“The middle of the parking lot was empty, even though the ends were still crowded with bicycles,” says Leung. “Our first thought was theft, but when we looked around we found a notice from the government in one of the other bike baskets. It was just a small piece of paper that said you have to move away your bicycle or they will do the action to clean up the area.”

Leung assumed he could reclaim his bike, so he called the Lands Department, which had issued the clearance notice. He was referred to the Leisure and Cultural Services Department, which conducted the clearance, but when he spoke to an officer from that department he was told the parking lot is managed by the Transport Department.

Four months later, Leung still has not received an answer about what happened to his bike and whether he can reclaim it. He has since launched a Facebook group, “Who Stole My Bike?” to publicize the government’s seizure practices.

“If what I did is illegal, I expect to pay a fine and get back my property,” he says. “Why is it so different from a car, which only gets a ticket?”

Bike parking

Crowded bike parking area outside Tai Wai station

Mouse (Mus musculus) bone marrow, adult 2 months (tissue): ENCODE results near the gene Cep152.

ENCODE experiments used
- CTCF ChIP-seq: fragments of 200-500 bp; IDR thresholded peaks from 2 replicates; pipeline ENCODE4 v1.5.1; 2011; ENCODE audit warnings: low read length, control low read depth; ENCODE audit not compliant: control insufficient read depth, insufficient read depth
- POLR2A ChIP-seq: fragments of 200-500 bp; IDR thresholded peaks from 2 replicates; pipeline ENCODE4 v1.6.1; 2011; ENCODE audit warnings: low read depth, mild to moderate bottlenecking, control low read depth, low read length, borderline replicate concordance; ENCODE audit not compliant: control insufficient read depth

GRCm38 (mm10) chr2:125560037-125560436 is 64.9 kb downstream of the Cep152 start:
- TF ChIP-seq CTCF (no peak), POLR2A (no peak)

Illegally-parked bicycles on Cheung Chau


Illegally-parked bicycles in Fotan

A spokeswoman for the Lands Department confirmed that the Hiram’s Highway site is used to store confiscated bicycles, but would not answer questions about where the bikes came from or what will happen to them.

In the past, the government has justified the seizures by saying that appropriate warning is given before clearances and that the majority of seized bicycles have been abandoned by their owners.

“This is a lie,” says Martin Turner. “It is simply not true. We estimate that about a quarter [of bikes] might not have attendant owners. The majority would be reclaimed. You need only look at the chain and shininess of the saddles to see how often a bike is used. It’s grossly unfair. There needs to be a mechanism for their owners to be reunited with them.”

Solving the root of the problem would mean providing more bicycle parking spots, he adds. Though the Transport Department has pledged to introduce more than 1,000 new spots around the New Territories, Turner says it is not nearly enough to meet demand.